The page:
On Saturday, November 30, a freight train derailed and plunged into a ravine in southwestern New Mexico, resulting in the deaths of all three train operators aboard. This accident is the latest in a ballooning number of railway crashes that is pushing the Association of American Railroads (AAR) to consider modifying and replacing both new and old tank cars.
The Southwestern Railroad train that derailed 70 miles northwest of Las Cruces, New Mexico, was carrying magnetite, a type of iron ore that is not hazardous, according to operations manager Chris Grimes. State Police Sgt. Oscar Sosa told reporters that three men were inside the locomotive, which careened into the 40- to 50-foot ravine, leaving eight cars behind. None of the freight spilled, and no determination as to the cause of the accident has been released publicly.
The Southwestern derailment came just one day prior to the Metro-North crash that killed four and injured 63 people in New York City on December 1. The train purportedly entered a 30 mph curve travelling at a speed of 80 mph, possibly due to the decreasing number of operators aboard trains in recent years. Federal transportation officials have since responded by issuing an emergency order to Metro-North to place extra operators on lines that have major speed changes.
The Metro-North and Southwestern crashes are just two of many railway accidents that have occurred over the past several months. In fact, according to a Wikipedia listing of rail accidents, at least six other similar incidents have occurred within the last three months alone.
On September 16, a freight train derailed near Seville, Illinois when a bridge spanning the Spoon River collapsed beneath it. The collapse sent six of about 20 freight cars carrying corn syrup into the river.
On September 19, a CSX train derailed while slowing into the Ashland Chemical Plant in Southampton County, Virginia, injuring two engineers and sparking a diesel fuel fire.
On September 30, an out-of-service Chicago Transit Authority train crashed directly into a stopped train in Forest Park, Illinois, ejecting passengers from their seats and hospitalizing 33 people.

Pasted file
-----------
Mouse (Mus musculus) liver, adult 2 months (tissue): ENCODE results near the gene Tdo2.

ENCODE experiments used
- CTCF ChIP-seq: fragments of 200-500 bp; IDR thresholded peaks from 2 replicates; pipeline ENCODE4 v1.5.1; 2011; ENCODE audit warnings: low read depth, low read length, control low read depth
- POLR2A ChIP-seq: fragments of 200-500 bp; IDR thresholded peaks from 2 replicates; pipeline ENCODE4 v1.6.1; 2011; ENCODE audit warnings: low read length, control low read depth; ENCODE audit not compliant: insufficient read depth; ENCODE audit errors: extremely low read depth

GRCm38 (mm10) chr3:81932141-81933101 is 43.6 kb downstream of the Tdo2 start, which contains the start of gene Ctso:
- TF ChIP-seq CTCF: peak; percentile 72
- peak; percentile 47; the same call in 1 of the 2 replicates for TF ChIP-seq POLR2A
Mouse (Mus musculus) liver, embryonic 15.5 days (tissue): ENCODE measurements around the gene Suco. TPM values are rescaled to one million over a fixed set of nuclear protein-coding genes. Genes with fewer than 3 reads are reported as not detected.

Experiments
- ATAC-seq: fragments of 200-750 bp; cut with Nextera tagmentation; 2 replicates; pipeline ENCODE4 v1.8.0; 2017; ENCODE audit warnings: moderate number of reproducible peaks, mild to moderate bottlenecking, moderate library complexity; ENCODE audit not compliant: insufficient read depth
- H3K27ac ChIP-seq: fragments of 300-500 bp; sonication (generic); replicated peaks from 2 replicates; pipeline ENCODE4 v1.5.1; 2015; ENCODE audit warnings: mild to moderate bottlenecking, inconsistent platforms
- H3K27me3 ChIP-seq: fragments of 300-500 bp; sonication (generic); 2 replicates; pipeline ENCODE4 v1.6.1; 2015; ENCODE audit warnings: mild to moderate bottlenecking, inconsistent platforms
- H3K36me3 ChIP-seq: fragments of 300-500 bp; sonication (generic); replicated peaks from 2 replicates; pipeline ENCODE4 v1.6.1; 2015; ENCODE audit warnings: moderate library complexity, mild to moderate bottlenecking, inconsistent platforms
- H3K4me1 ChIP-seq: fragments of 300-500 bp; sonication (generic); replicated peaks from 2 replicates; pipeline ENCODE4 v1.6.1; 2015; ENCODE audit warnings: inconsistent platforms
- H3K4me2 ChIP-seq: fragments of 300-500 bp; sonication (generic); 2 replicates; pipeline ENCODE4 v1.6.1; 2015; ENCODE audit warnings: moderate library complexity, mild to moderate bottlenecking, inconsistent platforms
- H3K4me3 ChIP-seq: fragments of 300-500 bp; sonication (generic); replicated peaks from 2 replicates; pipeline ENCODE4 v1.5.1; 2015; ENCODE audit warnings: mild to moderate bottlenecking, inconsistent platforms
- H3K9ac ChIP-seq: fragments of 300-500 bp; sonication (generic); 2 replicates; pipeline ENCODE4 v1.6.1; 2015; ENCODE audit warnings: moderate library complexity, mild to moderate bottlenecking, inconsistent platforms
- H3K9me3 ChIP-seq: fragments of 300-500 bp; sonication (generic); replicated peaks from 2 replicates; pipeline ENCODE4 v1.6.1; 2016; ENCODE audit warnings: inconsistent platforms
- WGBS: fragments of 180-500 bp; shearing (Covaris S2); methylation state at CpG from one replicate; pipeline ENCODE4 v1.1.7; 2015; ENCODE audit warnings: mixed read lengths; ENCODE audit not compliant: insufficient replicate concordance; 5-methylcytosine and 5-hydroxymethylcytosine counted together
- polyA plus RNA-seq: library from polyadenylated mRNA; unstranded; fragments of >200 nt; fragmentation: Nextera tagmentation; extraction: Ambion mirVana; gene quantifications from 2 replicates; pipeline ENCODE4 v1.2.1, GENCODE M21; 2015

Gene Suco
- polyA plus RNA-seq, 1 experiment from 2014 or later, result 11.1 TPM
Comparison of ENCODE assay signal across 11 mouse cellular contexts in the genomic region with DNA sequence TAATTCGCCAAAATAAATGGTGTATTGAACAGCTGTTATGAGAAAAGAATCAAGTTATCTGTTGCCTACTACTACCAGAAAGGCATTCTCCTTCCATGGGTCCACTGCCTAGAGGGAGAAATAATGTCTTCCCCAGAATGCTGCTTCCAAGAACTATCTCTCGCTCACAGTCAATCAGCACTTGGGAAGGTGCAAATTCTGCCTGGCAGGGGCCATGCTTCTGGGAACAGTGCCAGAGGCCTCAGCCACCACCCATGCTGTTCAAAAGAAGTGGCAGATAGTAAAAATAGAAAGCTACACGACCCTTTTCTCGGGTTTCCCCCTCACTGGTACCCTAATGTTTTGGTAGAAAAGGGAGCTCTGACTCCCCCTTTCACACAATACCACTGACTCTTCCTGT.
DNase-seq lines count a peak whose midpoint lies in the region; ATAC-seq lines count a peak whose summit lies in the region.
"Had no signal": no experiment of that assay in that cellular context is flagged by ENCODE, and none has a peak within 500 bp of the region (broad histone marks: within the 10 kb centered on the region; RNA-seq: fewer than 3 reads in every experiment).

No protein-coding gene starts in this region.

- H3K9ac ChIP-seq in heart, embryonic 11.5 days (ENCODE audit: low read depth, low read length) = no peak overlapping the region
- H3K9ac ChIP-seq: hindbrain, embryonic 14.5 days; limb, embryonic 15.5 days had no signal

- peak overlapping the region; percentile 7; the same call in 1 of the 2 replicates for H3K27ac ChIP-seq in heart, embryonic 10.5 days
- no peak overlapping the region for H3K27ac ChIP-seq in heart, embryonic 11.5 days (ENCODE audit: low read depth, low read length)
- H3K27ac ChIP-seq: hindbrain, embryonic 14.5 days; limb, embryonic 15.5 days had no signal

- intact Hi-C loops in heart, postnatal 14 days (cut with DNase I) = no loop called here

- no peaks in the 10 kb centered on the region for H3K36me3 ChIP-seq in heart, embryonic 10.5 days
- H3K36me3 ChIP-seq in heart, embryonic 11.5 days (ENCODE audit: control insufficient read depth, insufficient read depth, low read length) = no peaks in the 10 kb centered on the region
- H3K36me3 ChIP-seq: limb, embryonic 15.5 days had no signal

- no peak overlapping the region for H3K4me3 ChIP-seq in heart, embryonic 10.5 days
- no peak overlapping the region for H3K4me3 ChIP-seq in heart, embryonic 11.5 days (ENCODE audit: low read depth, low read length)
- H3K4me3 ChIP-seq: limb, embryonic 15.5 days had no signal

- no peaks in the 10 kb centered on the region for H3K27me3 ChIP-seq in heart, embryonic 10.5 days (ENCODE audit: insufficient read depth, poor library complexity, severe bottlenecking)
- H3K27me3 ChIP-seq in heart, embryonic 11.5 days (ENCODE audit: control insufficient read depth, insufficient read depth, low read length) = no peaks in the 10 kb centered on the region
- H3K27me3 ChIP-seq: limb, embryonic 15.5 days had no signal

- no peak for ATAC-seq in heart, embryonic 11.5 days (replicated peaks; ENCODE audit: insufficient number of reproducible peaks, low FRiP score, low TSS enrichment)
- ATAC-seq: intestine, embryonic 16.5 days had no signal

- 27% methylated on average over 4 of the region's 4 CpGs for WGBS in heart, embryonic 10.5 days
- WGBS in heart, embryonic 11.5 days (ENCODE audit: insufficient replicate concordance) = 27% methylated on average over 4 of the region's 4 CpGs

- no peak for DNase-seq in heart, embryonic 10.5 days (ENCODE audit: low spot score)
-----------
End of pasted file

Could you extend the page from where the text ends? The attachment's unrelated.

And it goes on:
On October 24, the derailment of four freight cars loaded with gravel to be used on the SunRail construction project crushed a man to death in Sanford, Florida. The man’s body was found partially pinned under on overturned rail car.
On November 8, 25 cars of a 90-car freight train bringing crude oil from North Dakota to Florida derailed and exploded in Pickens County, Alabama, resulting in flames 300 feet high that could be seen from over 10 miles away. An unknown amount of crude oil spilled into an adjacent marshland.
On December 5, a Canadian National ore train rear-ended another ore train in Minnesota, resulting in the hospitalization of two crew members.
A proposal filed by the AAR with the US Pipeline and Hazardous Materials Safety Administration in November stated that most old tank cars must be phased out and that even new cars will require modifications if safety standards are to be improved. According to the Bangor Daily News, this proposal could cost the producers of tank cars more than $3 billion and drastically affect the growth of crude-by-rail.
AAR President Edward Hamberger has made clear that “It’s time for a thorough review of the US tank car fleet that moves flammable liquids, particularly considering the recent increase in crude oil traffic.”
Crude-by-rail shipments have skyrocketed over the last three years, resulting from the state of pipeline infrastructure in both the US and Canada. In the third quarter of 2013, US shipments rose 44 percent to 93,312 carloads, which is equivalent to almost one tenth of the amount of crude oil the US produced. This increase has been beneficial to US railroads, which have seen a general decrease in profitability due to power plants moving from coal to natural gas in recent years.
The AAR proposal includes changes that would help prevent explosions like the one that occurred in Alabama on November 8. New cars would be fitted with steel jackets, thermal protection, and pressure relief valves. The author also recommends: New York: Basic safety system absent in Metro-North crash [6 December 2013]